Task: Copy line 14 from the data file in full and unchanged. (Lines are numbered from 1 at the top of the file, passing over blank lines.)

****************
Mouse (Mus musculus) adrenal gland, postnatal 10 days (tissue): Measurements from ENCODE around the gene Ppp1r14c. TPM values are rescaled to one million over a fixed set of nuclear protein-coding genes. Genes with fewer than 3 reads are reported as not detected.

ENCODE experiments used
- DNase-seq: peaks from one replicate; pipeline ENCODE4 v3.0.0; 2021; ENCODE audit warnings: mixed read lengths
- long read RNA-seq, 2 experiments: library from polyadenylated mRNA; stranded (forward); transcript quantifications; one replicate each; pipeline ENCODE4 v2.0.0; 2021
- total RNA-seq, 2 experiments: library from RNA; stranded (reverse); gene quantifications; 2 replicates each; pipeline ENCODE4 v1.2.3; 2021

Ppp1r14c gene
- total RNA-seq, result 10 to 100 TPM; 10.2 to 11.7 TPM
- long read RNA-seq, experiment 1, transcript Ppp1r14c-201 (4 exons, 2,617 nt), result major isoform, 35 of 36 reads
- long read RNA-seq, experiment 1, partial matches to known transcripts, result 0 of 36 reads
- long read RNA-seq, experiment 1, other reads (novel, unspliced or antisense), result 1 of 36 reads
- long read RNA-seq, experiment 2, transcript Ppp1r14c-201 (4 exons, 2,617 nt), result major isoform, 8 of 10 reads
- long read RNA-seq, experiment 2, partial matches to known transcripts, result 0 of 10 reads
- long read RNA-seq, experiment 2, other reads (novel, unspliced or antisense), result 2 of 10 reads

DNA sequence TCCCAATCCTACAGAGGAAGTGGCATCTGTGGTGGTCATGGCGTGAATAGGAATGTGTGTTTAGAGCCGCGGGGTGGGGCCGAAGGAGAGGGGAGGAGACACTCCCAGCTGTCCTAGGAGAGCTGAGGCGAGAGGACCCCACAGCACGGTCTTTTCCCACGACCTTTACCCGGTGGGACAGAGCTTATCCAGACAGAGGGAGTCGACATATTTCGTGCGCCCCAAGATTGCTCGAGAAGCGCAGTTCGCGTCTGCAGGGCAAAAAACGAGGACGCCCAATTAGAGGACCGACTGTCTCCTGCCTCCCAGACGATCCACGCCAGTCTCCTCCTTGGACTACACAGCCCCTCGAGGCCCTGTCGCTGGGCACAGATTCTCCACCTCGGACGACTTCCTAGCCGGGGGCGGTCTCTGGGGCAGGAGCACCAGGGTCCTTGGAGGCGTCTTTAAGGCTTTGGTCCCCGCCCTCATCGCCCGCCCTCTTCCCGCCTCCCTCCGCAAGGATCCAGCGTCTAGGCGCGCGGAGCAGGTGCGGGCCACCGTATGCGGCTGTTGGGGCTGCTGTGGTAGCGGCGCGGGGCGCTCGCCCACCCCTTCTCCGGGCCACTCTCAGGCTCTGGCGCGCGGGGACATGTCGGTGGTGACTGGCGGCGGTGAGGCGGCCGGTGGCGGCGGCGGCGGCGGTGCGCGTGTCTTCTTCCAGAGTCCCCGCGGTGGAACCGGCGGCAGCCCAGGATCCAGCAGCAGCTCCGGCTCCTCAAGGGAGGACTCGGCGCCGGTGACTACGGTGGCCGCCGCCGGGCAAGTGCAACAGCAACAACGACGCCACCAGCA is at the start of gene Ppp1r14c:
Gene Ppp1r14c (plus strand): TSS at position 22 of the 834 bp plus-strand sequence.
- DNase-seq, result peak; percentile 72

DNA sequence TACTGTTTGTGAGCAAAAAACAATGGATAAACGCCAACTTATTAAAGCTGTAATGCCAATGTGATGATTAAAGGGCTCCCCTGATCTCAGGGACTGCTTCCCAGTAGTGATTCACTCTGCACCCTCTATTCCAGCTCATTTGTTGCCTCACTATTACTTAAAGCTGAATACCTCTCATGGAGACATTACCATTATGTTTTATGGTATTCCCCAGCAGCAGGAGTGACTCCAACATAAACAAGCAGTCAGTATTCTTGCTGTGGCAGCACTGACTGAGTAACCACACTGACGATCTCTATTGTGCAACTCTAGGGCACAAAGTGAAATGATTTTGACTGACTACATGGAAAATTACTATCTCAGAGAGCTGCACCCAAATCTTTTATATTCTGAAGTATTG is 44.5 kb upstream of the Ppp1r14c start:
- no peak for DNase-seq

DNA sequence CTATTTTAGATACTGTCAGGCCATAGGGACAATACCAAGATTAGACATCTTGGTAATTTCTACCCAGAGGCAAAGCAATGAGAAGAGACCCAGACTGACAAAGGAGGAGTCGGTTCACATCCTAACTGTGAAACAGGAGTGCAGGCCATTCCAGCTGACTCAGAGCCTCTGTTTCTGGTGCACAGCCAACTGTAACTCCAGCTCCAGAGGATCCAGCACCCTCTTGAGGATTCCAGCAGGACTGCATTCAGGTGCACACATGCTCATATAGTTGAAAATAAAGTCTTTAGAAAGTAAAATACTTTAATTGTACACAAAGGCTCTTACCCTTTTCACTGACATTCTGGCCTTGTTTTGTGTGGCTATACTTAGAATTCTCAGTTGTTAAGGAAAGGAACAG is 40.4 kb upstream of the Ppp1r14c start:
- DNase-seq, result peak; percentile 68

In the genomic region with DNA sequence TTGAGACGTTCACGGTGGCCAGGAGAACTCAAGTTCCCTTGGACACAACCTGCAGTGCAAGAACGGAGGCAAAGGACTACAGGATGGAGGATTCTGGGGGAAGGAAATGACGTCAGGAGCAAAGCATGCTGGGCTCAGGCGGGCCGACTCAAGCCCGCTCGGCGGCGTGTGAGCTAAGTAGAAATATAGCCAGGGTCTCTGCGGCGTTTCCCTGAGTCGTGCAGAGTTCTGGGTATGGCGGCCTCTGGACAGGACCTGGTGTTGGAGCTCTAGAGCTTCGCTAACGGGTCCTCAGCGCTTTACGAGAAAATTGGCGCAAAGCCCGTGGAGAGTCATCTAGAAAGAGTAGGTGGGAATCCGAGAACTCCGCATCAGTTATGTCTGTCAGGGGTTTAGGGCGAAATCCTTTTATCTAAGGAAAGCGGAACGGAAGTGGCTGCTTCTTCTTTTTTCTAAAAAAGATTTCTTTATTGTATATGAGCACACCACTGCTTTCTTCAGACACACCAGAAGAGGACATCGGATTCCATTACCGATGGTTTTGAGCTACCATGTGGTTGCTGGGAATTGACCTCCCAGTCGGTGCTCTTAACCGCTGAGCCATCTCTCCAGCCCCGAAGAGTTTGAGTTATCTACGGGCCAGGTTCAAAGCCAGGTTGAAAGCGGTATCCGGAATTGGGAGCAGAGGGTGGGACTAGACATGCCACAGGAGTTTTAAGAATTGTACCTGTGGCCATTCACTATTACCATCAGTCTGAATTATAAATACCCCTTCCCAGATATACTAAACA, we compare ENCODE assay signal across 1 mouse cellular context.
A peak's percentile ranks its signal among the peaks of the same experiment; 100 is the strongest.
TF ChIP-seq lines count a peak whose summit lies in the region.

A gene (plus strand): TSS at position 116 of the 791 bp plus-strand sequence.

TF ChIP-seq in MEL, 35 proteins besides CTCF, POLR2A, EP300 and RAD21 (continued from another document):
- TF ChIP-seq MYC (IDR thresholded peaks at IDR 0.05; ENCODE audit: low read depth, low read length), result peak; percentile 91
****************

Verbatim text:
DNA sequence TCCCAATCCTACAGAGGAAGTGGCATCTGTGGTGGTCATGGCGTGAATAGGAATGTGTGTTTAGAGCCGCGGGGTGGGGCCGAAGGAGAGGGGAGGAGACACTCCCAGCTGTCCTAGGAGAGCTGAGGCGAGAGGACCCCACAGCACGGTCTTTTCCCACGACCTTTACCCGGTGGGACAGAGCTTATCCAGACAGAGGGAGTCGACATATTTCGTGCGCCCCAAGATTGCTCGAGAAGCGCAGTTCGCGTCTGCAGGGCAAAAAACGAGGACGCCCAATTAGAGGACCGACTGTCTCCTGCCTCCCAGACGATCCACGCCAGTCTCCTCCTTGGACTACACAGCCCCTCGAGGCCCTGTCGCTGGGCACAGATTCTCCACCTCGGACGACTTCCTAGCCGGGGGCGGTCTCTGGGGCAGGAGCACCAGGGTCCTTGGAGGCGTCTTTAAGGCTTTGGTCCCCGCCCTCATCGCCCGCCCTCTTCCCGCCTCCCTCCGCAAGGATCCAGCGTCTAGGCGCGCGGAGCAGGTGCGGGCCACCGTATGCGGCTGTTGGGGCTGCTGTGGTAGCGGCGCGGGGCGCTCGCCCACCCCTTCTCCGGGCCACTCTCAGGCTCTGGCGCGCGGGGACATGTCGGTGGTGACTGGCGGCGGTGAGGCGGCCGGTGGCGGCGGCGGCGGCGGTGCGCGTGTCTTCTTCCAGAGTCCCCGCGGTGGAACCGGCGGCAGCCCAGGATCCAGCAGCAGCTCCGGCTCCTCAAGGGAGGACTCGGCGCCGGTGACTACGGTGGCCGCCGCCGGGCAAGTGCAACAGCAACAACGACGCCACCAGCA is at the start of gene Ppp1r14c: